First Fargo Based SC:  The first State Climatologist located at NDSU was Keith Blessom, the Fargo NWS Co-op Network Program Manager, who also served as SC from August – November, 1967.  He was followed by Arlon Sneider from November, 1967 -  November, 1968.   Ray Jensen was the State Climatologist from November, 1968 – June, 1972.  During this time Jensen was also a Ph.D. graduate student in the Department of Soil Science, working on measuring and evaluating the effect of seasonal water deficits on barley.  He completed his research and received his degree in May,1971.  Jenson, with funding help from the State Water Commission, authored a comprehensive bulletin entitled “Climate of North Dakota” shortly before he left the position in June, 1972.  Following Jensen, Keith Blessom again assumed the SC duties from June until August, 1972.  He was followed by someone named Bailey who served from August, 1972 until February, 1973, but there is no other information about him.  Keith Blessom was again named SC from February until April, 1973.  

National State Climatologist Program Terminated:  The National State Climatologist Program was terminated by the NWS in April, 1973.  After termination the responsibilities and duties related to the SC and the Co-op Network were assigned to the local Fargo NWS Forecast Office with no increase in personnel.  However in most states local Land Grant University personnel volunteered to take over some of the State Climatologist functions. 

NDSU Agricultural Meteorologist Volunteers to Assume Some SC Responsibilities:  Dr. Juanito M. Ramirez, an Agricultural Meteorologist in the Department of Soil Science, NDSU volunteered to assume some of the North Dakota SC responsibilities, and was recognized as such by the NOAA Environmental Data Service (EDS).  Dr. Ramirez had earlier published ND Extension Bulletins on temperature and precipitation and was familiar with climatology outreach in the state.  Through a 1974 arrangement with the NWS, the former North Dakota State Climatologist's records and data files were given to the Department of Soil Science.  National Weather Service personnel continued to maintain the cooperative stations at this time.  Dr. Ramirez served as the North Dakota SC beginning in April, 1973 until he left the university in April, 1977.

Dr. John W. Enz, an agricultural climatologist was hired by the NDSU Soil Science Department in November, 1977 to replace Ramirez, and was assigned a few of the State Climatologist responsibilities.  The SC appointment was formalized by the newly named NOAA National Climatic Center (NCC), formerly the EDS, in January, 1978.  Since Enz had no Extension Service appointment a new Applied Climatology and Service project was initiated January 1, 1979 to legitimize the State Climatologist’s new climatic data and information advisory service and the maintenance of the ND climatic data base in the Department of Soil Science.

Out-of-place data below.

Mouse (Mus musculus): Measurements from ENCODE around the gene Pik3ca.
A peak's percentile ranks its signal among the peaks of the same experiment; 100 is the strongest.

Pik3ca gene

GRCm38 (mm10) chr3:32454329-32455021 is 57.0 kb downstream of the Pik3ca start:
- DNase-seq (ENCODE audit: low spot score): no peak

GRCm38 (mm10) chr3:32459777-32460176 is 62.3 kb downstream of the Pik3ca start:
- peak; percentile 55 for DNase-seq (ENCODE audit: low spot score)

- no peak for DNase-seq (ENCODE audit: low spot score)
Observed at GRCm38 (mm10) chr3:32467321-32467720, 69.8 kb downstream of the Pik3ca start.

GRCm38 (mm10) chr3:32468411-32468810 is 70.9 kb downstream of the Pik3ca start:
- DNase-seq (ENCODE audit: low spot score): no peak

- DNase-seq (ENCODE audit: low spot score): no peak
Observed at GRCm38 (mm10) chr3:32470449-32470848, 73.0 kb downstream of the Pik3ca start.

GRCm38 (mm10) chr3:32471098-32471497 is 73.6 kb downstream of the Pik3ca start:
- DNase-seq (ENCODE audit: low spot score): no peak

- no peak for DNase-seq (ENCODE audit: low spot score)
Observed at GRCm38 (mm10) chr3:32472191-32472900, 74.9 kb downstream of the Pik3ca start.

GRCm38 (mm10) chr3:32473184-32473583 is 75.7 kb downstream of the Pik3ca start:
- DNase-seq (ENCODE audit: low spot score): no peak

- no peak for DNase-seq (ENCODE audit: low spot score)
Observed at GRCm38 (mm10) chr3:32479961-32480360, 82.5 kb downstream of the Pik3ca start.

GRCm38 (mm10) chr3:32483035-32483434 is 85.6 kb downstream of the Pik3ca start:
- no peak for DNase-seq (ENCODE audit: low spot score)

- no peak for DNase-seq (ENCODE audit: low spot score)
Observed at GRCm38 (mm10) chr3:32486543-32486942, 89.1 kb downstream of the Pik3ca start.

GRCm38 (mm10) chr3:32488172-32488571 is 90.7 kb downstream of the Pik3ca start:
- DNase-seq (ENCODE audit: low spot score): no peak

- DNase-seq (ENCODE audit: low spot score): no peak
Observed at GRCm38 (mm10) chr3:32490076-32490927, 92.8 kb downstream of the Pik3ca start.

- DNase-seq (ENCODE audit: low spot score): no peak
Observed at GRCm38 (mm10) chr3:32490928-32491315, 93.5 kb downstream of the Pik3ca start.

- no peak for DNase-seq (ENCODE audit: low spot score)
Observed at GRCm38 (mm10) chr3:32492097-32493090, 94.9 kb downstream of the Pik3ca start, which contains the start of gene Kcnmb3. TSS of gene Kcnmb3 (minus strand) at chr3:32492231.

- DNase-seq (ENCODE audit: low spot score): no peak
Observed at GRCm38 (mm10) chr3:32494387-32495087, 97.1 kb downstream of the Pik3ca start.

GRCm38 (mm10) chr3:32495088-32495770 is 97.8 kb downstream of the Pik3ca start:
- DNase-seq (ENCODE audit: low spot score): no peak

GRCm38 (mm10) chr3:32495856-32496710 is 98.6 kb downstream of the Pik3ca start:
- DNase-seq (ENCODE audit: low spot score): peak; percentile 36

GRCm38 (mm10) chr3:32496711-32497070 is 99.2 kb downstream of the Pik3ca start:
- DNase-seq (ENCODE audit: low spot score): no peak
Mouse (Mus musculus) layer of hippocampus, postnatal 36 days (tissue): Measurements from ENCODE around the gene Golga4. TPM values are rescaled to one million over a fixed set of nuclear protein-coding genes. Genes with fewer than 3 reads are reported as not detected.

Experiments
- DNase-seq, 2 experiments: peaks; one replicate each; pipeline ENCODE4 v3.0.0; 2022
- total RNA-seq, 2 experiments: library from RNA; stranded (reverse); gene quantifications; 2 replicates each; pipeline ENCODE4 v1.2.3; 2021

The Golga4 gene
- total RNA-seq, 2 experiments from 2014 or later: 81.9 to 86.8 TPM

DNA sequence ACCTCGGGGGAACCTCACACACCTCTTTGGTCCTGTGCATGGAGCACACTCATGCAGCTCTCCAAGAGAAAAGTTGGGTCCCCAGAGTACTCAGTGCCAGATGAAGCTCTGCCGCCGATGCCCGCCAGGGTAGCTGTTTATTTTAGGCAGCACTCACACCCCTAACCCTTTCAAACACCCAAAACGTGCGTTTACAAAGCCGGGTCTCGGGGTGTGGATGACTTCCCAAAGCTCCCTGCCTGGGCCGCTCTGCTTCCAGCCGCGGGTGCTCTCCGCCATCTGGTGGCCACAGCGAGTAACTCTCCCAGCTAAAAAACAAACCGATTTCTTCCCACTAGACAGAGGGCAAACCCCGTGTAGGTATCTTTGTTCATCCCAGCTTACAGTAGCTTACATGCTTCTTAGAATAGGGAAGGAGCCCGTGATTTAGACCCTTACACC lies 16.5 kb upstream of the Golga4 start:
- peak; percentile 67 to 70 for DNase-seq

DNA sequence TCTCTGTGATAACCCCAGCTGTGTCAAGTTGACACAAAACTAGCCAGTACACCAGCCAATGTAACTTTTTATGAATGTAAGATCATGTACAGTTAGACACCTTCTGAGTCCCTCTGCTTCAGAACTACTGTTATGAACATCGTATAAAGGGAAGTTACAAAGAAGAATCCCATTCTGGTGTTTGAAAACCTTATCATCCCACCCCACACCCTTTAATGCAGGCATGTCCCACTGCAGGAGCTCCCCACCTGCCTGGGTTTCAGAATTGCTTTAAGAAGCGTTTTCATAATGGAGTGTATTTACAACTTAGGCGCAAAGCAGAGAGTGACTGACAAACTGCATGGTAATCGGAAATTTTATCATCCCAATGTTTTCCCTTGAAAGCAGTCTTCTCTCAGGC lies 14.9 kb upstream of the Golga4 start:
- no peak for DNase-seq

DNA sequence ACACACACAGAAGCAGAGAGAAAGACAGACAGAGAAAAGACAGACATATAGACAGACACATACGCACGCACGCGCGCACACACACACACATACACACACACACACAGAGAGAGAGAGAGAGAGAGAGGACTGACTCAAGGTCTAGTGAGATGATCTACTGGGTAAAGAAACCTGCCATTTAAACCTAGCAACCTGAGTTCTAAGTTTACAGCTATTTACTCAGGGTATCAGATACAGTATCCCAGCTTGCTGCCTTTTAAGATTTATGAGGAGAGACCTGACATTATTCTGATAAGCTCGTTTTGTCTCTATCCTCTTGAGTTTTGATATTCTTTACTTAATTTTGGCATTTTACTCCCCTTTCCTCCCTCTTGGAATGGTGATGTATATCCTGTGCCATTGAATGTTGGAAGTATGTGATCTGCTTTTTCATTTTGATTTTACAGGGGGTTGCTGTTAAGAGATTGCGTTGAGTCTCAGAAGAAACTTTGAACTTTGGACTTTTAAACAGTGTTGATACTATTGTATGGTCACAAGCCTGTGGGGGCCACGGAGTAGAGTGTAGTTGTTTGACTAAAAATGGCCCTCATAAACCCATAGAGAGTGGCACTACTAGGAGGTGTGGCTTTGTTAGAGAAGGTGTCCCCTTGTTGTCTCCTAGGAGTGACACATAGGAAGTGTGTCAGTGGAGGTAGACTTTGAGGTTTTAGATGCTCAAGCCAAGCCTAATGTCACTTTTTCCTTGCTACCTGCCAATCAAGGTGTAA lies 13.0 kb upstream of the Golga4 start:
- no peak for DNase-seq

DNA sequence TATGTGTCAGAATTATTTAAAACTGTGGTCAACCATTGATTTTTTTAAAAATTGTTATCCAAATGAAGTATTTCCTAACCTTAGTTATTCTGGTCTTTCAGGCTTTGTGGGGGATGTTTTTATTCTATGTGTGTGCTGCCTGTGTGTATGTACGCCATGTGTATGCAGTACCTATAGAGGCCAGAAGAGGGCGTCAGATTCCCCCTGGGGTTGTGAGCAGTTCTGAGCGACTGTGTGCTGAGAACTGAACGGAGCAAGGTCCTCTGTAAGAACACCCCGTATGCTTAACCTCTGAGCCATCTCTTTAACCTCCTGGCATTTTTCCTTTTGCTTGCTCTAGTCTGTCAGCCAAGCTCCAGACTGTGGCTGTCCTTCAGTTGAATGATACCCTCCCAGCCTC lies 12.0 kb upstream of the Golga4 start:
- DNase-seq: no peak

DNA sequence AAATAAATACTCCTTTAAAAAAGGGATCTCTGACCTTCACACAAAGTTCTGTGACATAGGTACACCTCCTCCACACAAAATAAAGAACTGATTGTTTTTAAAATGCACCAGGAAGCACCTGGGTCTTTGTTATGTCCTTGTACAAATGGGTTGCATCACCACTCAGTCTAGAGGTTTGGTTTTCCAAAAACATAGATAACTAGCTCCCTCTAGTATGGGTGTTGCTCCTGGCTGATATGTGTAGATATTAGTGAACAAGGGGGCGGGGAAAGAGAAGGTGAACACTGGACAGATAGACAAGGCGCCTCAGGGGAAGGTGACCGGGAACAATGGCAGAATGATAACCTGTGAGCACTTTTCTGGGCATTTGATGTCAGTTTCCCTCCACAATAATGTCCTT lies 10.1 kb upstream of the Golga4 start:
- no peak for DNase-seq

North Dakota Agricultural Weather Network (NDAWN) Begins:  Enz started the North Dakota Agricultural Weather Network (NDAWN) with six automated stations in 1989 to provide accurate, timely, and reliable weather data and crop management information for North Dakotans.  Today it consists of 70 stations distributed throughout the state and in border regions of surrounding states (http://ndawn.ndsu.nodak.edu).   Enz served as State Climatologist from January, 1978 until his retirement in September, 2006.  He remained active as SC until his replacement arrived in January, 2007.

New State Climatologist:  Dr. F. Adnan Akyüz  was hired in January, 2007 by the NDSU Dept. of Soil Science to replace Enz as NDSU Climatologist, ND State Climatologist, and NDAWN Director.

North Dakota State Climatologists at a Glance

    Name                          Time  of Service                              Position

B. H. Bronson             1897 - 1905                            NWS Section Director, Bismarck
Orris W. Roberts        1906 - Jul 1939                      NWS Section Director, Bismarck
Frank J. Bavendick     Aug 1939 – Aug 1954           NWS Section Director, Bismarck

Frank J. Bavendick     Sep 1954 - Oct 1959           State Climatologist, Bismarck
Stanford R. Miller        Oct 1959  - Mar 1961           State Climatologist, Bismarck
Alfred A. Skrede          Aug 1961- Oct 1964             State Climatologist, Bismarck
Carl J. Sanderson       Nov 1964 - Jan 1965            Acting SC, Bismarck
Herman Stommel       Jan 1965 – Aug 1967           State Climatologist, Bismarck

State Climatologist Office moved from the NWS Office, Bismarck ND to North Dakota State University in Fargo ND in August, 1967.

Keith Blessom            Aug 1967 - Nov 1967           NWS Coop Program Manager, Fargo
State Climatologist, Fargo
Arlon Sneider              Nov 1967 -  Nov 1968          NWS State Climatologist, Fargo
Ray Jensen                 Nov 1968 – Jun 1972           NWS State Climatologist, Fargo
Keith Blessom            Jun 1972 – Aug 1973           NWS Coop Program Manager, Fargo
State Climatologist, Fargo
Bailey                          Aug 1972 – Feb 1973           No other information
Keith Blessom            Feb – Apr 1973                    NWS Coop Program Manager, Fargo
State Climatologist, Fargo

The National State Climatologist Program was terminated in April 1973.  Dept. of Soil Science Faculty, NDSU have subsequently volunteered or been assigned  some of the SC duties.

Juanito M. Ramirez     Apr 1973 - Apr 1977             Ag. Meteorologist, NDSU & SC
John W. Enz               Jan 1978 - Sep 2006            Ag. Climatologist, NDSU & SC
F. Adnan Akyüz           Jan 2007 - Current               Climatologist, NDSU & SC